"I drew a line", Vent Space residentuuriprogrammis osaleva kunstniku töö.
Inês Rodrigues Neves on eeskätt tegija. Hetkel õpib ta EKAs Tekstiilidisaini õppekaval. Neves kasutab kogemusi, vaatenurki ja suhteid kui materjali, mida avastab läbi ruumisuhete. Olgu nendeks interjöör ja eksterjöör, mina ja teised, nähtav ja nähtamatu. Oma Vent Space residentuuriprogrammis arendas noor Portugalist pärit kunstnik oma magistritööd. Vent Space meeskond pani temaga koos töötama Matej Chrenka, kes töötas Vent Space kirjasõna residentuuriprogrammis.
Matej Chrenka on slovakk, kes õpib hetkel Tomas Bata Ülikooli doktorantuuris. Varasemalt on kunstnik õppinud fotograafiat.
Chrenka jagab oma mõtteid joontest, joonestamisest, joondumisest, millega ka Neves projektiruumis nädalapikkuses residentuuriprogrammis tegelemas oli:
It is almost inconceivable to create any sort of visual composition without firstly outlining basic shapes. No matter what technique is used, it usually starts with a simple sketch of basic lines that artist use to gradually build the final picture. No matter how basic part they may seem to play, number of various meaning they can convey is potentially infinite.
Reading the lines
The most fundamental function of the lines is related to a text as a means of communication. Either in a form of an alphabet, symbols or pictures, its role is to convey a coherent piece of information connecting one idea with another. Not only it is able to store a content, but its innate capability is also to give the message a linear and causal structure. This mode of interaction creates a deeply rooted cultural bias of this simple visual element and evokes an inherent sense of continuity that we usually associate with it. Therefore, it comes naturally to approach the line from the perspective of reading.
You read these lines word by word or even a sentence by sentence and you assume that you are in command. However, your eyes are following the course of these lines. You maybe skip a word from time to time. But your eyes probably move through the page in a very predictable fashion dictated by the layout of the text. We can consider the act of reading as an expression of a voluntary consent to surrender. The only way how to make the act of reading sensible and give meaning to the activity is to surrender to the dictate of the lines.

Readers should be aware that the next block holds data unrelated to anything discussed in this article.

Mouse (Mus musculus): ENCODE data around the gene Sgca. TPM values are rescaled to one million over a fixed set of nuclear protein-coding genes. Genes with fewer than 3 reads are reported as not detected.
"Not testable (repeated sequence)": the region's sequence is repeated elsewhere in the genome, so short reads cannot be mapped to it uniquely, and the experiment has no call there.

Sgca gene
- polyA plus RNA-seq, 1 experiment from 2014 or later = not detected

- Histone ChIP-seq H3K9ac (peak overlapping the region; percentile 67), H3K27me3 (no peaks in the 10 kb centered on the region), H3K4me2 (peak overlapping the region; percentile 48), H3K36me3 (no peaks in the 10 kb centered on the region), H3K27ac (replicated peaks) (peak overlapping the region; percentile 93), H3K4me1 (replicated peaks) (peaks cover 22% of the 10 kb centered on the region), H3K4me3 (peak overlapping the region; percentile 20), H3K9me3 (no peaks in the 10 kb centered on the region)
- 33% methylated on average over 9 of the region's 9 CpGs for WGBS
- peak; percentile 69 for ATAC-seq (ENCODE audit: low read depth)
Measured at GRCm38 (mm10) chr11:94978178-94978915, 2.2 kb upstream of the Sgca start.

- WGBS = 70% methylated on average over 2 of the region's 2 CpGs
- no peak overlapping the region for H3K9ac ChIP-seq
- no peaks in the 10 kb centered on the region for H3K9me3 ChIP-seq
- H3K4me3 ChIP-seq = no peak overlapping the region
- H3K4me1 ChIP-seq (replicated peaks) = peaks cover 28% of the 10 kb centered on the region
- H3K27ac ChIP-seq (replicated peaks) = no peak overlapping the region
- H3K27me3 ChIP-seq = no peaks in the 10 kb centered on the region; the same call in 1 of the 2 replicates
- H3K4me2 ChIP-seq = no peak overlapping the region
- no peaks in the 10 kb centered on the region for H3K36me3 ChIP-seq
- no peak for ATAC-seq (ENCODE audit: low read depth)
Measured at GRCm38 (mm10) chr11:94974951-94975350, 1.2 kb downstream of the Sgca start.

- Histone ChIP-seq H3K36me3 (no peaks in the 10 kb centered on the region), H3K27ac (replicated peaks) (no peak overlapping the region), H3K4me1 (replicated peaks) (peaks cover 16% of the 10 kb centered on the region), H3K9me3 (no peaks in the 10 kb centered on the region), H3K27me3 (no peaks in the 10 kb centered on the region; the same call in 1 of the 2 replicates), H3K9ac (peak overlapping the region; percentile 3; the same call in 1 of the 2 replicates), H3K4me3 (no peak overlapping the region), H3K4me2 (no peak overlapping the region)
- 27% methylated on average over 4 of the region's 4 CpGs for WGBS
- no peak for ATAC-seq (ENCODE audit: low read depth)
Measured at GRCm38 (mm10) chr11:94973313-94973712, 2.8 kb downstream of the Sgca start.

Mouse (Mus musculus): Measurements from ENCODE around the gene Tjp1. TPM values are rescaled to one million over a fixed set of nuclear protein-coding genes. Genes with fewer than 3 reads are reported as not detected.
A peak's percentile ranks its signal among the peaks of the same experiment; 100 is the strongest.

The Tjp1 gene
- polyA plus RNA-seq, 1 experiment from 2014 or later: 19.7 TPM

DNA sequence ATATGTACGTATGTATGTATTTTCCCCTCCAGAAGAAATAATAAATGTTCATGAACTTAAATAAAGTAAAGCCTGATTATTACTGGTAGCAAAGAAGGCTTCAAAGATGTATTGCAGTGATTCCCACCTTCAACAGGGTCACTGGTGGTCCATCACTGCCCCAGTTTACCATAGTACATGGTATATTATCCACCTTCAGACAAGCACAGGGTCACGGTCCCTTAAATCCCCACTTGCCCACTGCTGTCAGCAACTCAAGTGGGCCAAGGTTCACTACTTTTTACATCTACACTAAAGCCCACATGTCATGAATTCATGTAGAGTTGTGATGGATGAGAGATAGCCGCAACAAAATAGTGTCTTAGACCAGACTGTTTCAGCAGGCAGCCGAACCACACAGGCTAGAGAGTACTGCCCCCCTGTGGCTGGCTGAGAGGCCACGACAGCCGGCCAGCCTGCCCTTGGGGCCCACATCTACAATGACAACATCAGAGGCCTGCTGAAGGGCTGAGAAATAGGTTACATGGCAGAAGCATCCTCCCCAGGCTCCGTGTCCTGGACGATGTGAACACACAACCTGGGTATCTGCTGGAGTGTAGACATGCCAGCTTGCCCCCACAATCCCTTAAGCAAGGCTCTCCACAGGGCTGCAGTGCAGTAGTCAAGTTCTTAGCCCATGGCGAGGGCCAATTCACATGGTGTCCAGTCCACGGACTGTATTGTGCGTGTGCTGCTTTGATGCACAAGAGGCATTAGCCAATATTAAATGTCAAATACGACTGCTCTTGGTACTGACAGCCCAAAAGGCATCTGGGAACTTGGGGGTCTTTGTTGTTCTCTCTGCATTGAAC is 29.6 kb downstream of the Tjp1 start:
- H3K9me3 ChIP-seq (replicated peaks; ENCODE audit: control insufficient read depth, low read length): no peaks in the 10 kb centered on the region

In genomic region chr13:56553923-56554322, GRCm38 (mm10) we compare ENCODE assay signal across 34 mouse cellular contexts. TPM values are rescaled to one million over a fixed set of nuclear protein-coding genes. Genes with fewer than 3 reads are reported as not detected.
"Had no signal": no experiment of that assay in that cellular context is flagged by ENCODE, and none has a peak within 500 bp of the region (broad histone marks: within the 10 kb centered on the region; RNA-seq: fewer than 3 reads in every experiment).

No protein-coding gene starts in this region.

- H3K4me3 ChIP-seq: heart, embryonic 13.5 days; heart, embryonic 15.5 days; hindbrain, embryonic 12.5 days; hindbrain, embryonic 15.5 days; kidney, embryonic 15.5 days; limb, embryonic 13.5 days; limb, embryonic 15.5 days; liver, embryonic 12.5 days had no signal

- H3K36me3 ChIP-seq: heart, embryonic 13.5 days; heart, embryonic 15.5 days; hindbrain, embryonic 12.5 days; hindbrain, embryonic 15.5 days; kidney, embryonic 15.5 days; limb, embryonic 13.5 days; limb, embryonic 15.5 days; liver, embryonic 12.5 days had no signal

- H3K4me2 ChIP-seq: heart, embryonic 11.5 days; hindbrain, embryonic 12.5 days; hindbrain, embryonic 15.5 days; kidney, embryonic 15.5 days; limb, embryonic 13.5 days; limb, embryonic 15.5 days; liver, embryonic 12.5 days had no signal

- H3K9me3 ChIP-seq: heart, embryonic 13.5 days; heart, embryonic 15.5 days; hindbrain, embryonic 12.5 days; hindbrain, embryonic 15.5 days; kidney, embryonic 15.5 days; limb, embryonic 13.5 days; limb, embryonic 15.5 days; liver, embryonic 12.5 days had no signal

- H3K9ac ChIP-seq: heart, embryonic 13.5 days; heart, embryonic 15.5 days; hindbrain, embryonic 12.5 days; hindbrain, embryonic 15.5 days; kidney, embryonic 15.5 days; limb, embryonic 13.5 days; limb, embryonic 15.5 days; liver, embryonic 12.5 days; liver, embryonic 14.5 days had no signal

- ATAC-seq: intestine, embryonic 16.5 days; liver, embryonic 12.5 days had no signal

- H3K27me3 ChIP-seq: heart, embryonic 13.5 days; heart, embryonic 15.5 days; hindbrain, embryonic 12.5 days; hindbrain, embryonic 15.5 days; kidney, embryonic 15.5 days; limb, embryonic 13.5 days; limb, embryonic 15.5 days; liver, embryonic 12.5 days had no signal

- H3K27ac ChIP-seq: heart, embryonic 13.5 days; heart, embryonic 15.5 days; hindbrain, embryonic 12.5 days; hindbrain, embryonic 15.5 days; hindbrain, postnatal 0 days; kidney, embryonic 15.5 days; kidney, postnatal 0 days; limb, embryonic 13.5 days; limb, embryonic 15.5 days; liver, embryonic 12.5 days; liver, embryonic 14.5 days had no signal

Lines themselves in this context serve as a carrier of information that needs to be extracted and recomposed in the reader’s mind. They tend to blend into a unified mixture of symbols and in this process the aesthetic qualities seem to be rendered irrelevant or almost invisible. It is a prerogative of art to bring our attention to the expressive nature of a line but not exclusively.
Think of a signature.
A unique composition of stylized lines or even a single line can represent the authenticity of an individual. By signing we authorize documents, prove our physical presence, give consent or validate information. The concept of authenticity expressed through a unique trace of hand movement is deeply rooted. When we look at the general practice of collecting autographs for instance, we can assume that such a simple act of signing implicitly represents the ephemeral individuality of the person. It instantaneously evokes a sense of intimate presence.
Similarly, a love letter composed in a text editing software with a perfectly homogenous layout and standardized digital typeset sent via email however sincere and affectionate will never be able to replace the hand-written piece. Using the perspective of Walter Benjamin, the aura of the old-fashioned letter provides us with a sense of mediated physical connection. Our hands are touching the very same object that somebody else held. Such a letter would contain many other details that are any less meaningful. The qualities of the lines could tell the story of their own. Interruptions in the flow of the text, a sign of mental inhibition preventing the writer from expressing something false or problematic. Sudden rush of intense emotions when the hand lagging behind the words being articulated in mind moves on the paper almost autonomously creating an unruly passionate line. Every misprint, solecism otherwise autocorrected in the digital era, or even a drops and smudges on the paper could convey a meaning. But not only these tangible details create the special experience. As Benjamin mentions there is also one more layer, the whole history of love letters written by hand that connect us to the full archive of romantic tradition.
Line as an object.
One of the greatest achievements of renaissance painting undoubtedly remains the discovery of rules of perspective. This very moment in history marks an unprecedented breaking point in our perception of visual art that enables us to perceive otherwise flat surface of canvas as a representation of an imaginary space. By following complex yet easy to intuitively understand principles of geometry we can adjust the arrangement of lines to create a convincing illusion.